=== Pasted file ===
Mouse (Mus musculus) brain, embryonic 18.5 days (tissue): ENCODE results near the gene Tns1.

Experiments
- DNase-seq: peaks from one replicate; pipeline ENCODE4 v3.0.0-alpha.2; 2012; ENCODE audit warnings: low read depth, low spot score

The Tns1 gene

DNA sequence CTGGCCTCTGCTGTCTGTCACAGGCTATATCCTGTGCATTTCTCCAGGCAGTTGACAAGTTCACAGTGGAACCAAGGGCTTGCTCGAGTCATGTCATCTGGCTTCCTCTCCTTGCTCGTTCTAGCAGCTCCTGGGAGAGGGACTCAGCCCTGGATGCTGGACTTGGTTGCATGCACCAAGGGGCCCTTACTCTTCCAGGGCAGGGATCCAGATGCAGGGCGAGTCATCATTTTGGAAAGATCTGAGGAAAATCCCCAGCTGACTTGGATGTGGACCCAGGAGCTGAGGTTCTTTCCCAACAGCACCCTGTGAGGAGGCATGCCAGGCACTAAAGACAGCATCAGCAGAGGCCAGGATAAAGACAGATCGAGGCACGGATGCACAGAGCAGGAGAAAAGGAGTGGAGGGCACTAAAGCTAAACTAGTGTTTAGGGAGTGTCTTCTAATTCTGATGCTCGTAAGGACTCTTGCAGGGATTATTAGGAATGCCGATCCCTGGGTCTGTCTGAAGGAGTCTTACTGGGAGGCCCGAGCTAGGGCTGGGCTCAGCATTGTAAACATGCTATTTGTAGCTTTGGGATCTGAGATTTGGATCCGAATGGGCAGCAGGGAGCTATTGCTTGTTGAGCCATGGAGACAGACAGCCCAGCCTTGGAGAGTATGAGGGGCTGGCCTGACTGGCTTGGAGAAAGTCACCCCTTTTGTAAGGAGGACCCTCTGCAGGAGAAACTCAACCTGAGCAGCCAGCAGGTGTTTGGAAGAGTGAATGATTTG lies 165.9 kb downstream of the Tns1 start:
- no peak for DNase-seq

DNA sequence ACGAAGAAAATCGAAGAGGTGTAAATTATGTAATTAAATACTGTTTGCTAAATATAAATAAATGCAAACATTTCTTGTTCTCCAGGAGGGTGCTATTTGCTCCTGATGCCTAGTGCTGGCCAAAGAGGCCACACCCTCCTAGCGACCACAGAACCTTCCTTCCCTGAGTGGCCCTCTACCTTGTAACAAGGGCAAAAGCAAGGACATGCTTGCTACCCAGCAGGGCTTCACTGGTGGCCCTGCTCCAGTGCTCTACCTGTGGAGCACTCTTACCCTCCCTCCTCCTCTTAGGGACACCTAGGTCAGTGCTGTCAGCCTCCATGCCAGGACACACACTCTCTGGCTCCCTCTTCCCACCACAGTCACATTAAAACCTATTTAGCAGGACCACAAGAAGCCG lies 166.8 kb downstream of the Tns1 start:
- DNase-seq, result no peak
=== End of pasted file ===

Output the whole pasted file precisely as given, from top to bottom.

Mouse (Mus musculus) brain, embryonic 18.5 days (tissue): ENCODE results near the gene Tns1.

Experiments
- DNase-seq: peaks from one replicate; pipeline ENCODE4 v3.0.0-alpha.2; 2012; ENCODE audit warnings: low read depth, low spot score

The Tns1 gene

DNA sequence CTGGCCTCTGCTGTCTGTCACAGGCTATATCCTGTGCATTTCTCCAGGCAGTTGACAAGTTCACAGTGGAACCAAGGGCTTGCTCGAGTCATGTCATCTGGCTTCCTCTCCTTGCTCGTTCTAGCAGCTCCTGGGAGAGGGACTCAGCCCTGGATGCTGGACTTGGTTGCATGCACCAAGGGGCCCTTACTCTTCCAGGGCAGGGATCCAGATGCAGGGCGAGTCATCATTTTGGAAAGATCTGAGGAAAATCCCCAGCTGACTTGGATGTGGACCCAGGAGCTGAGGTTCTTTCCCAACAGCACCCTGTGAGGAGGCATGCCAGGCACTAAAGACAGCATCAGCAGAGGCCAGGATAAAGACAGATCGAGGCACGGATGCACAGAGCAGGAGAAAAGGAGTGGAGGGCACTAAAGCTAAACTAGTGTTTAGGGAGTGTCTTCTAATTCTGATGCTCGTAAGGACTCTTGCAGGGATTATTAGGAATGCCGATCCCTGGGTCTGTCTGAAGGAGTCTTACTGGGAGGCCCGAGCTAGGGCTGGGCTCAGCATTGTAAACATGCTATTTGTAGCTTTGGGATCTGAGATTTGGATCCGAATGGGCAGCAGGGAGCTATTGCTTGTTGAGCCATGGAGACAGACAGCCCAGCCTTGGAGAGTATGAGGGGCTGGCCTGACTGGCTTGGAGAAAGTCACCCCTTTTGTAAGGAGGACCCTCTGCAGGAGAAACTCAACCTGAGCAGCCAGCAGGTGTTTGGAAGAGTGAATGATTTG lies 165.9 kb downstream of the Tns1 start:
- no peak for DNase-seq

DNA sequence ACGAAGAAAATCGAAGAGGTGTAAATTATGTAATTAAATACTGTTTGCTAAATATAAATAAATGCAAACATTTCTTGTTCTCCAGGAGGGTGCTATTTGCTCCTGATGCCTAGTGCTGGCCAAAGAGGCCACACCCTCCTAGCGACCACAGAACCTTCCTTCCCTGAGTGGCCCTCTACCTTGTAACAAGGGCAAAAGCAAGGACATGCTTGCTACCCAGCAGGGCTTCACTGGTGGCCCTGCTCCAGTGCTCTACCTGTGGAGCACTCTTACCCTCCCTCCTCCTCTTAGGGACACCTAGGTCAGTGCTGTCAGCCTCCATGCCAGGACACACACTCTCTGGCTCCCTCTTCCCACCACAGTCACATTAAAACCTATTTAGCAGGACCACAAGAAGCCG lies 166.8 kb downstream of the Tns1 start:
- DNase-seq, result no peak